With over one million tonnes of historic low-level radioactive waste to manage at the Port Hope Long-Term Waste Management Facility (LTWMF), workers continued to maintain safe site conditions during the pandemic shutdown periods in 2020 and early 2021.
“While it seemed everything was at a standstill between March and June 2020, we continued to work to maintain safe conditions at the site,” said Jordan Wilson, Manager – Port Hope LTWMF. “It was very important that we did so while meeting all health and safety protocols required by COVID-19,” added Wilson.
During the shutdown period in 2020 when waste was not being received at the facility, workers performed regular checks to ensure that the contaminated soil was safely contained for environmental protection. Supporting both the Port Hope and Port Granby facilities, staff also continued work at the waste water treatment plants to do the essential work of managing any runoff from the cells of the mound and to control surface water.
“Our commitment to protecting the environment is not just talk, this is our main focus and we strive to ensure that our workers, the general public and the environment are protected throughout our work,” added Wilson.
Since the first movement of waste in the community, truckloads of contaminated soil and material have been relocated from various sites in Port Hope, and placed in storage in the engineered mound at the LTWMF. The waste is being removed as part of Canada’s largest environmental cleanup, the Port Hope Area Initiative (PHAI).
Since the restart of PHAI activities in the community, the LTWMF has been receiving waste from June 2020 and this is expected to ramp up in 2021.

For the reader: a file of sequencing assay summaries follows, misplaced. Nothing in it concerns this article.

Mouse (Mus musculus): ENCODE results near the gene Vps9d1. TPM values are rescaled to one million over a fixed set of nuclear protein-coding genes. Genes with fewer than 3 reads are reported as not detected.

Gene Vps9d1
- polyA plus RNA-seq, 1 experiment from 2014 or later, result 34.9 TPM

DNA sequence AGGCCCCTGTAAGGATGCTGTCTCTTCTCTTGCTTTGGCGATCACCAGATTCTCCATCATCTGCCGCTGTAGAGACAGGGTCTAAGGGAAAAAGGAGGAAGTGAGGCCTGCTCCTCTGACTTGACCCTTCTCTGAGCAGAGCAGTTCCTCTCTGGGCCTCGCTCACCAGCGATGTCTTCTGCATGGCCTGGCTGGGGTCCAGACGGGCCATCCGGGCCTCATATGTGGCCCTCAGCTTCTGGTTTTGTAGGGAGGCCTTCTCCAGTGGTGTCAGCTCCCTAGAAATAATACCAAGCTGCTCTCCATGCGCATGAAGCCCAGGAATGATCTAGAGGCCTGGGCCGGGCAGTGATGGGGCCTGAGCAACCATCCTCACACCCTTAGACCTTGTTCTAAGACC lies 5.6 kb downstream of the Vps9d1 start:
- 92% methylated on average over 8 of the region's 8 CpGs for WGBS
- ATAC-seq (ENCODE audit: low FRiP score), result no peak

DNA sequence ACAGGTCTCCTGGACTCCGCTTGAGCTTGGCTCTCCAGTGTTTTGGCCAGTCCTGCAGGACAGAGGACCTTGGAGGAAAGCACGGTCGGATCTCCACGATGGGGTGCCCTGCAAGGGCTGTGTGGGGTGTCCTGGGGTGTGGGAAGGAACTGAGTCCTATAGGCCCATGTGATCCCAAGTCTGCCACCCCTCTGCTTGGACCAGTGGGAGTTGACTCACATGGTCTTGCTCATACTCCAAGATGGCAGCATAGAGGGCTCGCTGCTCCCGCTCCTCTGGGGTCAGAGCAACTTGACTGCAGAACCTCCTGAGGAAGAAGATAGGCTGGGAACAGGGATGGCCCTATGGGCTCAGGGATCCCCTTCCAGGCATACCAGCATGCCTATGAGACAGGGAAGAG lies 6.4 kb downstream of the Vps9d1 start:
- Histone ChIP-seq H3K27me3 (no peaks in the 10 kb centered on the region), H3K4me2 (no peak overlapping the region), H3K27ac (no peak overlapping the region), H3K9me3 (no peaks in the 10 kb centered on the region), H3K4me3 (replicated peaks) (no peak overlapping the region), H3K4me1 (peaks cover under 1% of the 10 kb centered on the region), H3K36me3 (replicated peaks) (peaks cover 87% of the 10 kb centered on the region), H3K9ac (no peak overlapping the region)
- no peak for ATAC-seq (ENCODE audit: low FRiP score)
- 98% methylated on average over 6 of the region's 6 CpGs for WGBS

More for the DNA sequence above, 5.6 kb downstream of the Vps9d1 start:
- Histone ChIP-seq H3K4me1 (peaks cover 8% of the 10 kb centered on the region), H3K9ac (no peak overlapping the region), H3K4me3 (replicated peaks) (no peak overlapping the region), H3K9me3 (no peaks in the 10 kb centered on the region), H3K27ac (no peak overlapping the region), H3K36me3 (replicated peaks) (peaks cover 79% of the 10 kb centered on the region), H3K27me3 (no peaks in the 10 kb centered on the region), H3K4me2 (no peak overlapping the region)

“The team is diligent in the application of controls to prevent the spread of COVID-19 with robust protocols in place to mitigate and limit exposure,” shared Wilson
Plans for the year include the completion of the final cell (2B), the largest of all four cells, which is expected to store the waste from the upcoming dredging of the Port Hope Harbour. Working closely with the contractor, ECC/Quantum Murray LP, the CNL team feels ready for any challenges in 2021.
“We are pleased with the level of work we performed in 2020. In particular, the work we did on Cell 2b prepared us to progress the work in the upcoming months,” said Ken Graham Project Director ECC/QM LLP. “We are pleased with our partnership and the support that we are finding in this team approach to PHAI work,” added Graham.
The PHAI involves the cleanup of approximately 1.2 million cubic metres of waste that was placed in various locations within the municipality, as a result of past radium and uranium refining activities by Eldorado Nuclear Limited beginning in the 1930s.
Cleanup at various locations including the Waterworks and Centre Pier sites near the Lake Ontario shoreline, the pads near the Municipal Sewage treatment plant and at the Pine Street Extension near Highland Drive have already been completed. Smaller amounts of waste are also being removed from a number of privately owned properties, including residences and transferred to the mound.
Residents and other members of the public are encouraged to contact CNL if they have questions or concerns and to visit PHAI.ca for up-to-date project information.